The public acceptance and market penetration of the environmentally certified buildings, such as BRE Environmental Assessment Method (BREEAM) and Leadership in Energy and Environmental Design (LEED) is growing, for example, in Stockholm, Sweden. This can be shown through the growth of the environmental awareness of the consumers that are willing to pay more for a green certificate. This process is followed by lots of international, national, regional, and local initiatives and future strategies. Sustainable development is the overall goal of the Organization for Economic Co-operation and Development (OECD) that developed the Green Growth Strategy (OECD Green growth and sustainable development, 2019). The City of Stockholm adopted its first environmental program in 1976 (The Stockholm Environment Program, 2016). Since then, a line of programs has been developed. The environmental program for 2016–2019 is the ninth environmental program and one of the reasons why Stockholm is one of the leading green capitals in Europe regarding sustainability moving in this direction in both governmental, public, and business environments.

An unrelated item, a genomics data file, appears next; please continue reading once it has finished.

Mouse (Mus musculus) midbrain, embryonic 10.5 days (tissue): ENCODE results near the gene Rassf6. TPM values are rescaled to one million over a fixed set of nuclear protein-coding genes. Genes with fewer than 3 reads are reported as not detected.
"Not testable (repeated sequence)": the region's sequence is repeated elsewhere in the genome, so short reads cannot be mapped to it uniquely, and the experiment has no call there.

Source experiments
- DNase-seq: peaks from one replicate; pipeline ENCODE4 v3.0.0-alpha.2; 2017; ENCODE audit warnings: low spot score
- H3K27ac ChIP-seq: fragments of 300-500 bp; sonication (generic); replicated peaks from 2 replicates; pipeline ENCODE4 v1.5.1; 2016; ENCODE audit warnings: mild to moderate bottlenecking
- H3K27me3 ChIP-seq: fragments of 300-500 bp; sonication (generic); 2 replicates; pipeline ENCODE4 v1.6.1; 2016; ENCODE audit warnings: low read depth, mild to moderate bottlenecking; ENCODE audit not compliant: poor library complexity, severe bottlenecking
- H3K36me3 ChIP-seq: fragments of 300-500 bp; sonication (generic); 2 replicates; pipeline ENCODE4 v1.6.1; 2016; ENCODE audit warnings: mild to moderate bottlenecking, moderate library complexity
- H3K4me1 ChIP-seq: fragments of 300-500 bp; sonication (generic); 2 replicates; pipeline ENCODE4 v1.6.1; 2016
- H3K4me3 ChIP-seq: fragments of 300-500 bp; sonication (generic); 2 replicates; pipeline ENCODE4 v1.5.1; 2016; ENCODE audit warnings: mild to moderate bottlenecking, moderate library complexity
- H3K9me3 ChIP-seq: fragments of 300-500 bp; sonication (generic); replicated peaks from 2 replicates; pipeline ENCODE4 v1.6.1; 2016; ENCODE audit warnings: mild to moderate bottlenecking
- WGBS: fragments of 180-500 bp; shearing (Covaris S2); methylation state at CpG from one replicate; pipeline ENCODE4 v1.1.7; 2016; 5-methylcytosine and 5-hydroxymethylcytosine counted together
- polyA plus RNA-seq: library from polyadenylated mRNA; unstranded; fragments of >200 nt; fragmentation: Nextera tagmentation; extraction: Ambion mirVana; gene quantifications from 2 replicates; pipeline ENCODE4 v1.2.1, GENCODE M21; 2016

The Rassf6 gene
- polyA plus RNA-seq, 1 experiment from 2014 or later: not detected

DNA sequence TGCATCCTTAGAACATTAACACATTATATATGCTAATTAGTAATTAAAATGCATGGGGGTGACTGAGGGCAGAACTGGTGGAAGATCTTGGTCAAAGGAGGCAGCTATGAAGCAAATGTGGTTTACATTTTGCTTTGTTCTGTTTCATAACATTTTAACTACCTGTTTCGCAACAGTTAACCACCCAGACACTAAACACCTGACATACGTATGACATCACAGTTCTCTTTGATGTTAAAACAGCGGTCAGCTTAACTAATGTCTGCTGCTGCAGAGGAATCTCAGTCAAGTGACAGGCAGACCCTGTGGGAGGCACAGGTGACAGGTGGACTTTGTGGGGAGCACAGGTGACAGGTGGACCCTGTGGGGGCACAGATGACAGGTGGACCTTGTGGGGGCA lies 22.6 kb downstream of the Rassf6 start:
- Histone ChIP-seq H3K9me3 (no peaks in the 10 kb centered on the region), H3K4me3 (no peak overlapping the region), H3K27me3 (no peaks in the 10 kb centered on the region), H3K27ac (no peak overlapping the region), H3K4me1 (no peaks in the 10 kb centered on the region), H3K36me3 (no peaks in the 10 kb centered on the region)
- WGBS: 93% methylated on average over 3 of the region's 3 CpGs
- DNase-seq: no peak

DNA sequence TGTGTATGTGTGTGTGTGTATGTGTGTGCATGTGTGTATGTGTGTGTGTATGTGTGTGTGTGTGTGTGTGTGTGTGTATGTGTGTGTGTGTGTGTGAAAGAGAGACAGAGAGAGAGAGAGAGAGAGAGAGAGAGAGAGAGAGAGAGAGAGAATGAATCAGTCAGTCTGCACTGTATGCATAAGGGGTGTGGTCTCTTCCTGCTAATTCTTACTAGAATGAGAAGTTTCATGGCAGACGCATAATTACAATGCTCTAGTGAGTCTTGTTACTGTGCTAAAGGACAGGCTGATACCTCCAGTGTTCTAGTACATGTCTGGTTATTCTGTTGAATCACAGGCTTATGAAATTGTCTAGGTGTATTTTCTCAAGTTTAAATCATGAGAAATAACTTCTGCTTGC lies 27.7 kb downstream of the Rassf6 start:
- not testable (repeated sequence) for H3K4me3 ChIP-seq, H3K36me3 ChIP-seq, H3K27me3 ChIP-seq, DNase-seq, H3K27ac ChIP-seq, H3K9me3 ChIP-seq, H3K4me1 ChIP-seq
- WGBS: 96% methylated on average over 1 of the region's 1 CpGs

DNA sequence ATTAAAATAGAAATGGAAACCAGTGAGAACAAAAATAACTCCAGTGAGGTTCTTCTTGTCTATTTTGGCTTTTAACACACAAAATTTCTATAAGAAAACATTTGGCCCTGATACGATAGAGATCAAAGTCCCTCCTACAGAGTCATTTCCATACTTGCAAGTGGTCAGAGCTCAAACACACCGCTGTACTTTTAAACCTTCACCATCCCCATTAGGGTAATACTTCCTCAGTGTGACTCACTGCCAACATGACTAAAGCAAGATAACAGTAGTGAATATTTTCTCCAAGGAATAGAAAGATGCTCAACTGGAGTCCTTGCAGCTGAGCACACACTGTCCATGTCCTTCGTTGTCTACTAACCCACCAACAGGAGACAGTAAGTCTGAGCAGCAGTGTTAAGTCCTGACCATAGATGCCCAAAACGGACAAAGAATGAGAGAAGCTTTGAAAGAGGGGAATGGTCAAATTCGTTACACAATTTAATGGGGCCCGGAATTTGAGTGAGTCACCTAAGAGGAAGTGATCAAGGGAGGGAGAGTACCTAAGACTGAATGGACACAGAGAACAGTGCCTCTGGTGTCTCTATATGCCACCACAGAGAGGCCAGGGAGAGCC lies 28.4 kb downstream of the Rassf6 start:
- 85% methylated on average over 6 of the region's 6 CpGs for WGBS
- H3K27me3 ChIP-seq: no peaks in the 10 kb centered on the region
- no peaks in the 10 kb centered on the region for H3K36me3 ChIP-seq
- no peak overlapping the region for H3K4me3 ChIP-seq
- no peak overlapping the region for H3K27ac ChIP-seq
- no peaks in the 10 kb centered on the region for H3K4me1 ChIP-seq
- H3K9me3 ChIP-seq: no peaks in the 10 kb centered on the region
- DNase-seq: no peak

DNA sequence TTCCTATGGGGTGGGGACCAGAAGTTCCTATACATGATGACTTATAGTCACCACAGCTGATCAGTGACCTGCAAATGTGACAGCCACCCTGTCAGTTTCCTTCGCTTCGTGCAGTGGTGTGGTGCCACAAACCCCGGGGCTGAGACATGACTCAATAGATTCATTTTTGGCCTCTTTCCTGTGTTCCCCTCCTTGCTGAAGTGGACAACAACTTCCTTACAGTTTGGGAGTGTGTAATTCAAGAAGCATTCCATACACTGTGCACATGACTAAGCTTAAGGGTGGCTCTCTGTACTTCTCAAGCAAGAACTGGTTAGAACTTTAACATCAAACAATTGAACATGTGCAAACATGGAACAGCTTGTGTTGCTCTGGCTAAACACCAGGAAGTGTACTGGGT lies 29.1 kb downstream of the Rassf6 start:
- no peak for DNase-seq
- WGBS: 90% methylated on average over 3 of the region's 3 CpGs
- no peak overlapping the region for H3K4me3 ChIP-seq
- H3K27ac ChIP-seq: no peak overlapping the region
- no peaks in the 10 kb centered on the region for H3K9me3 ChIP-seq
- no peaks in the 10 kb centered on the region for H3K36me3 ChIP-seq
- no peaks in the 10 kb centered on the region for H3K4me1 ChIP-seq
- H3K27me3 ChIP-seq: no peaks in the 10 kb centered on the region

For the development of sustainability, Swedish authorities have developed and also adopted the Environmental Code (The Swedish Environmental Code, 2000). This code represents modernized, broadened, and more stringent environmental legislation. The main objectives that this Environmental Code is regulating are: human health; natural and cultural environments; biodiversity; use of land, water, and the physical environment; and the reuse and recycling, as well as other management of materials, raw materials, and energy, of which the last part is of interest to this chapter.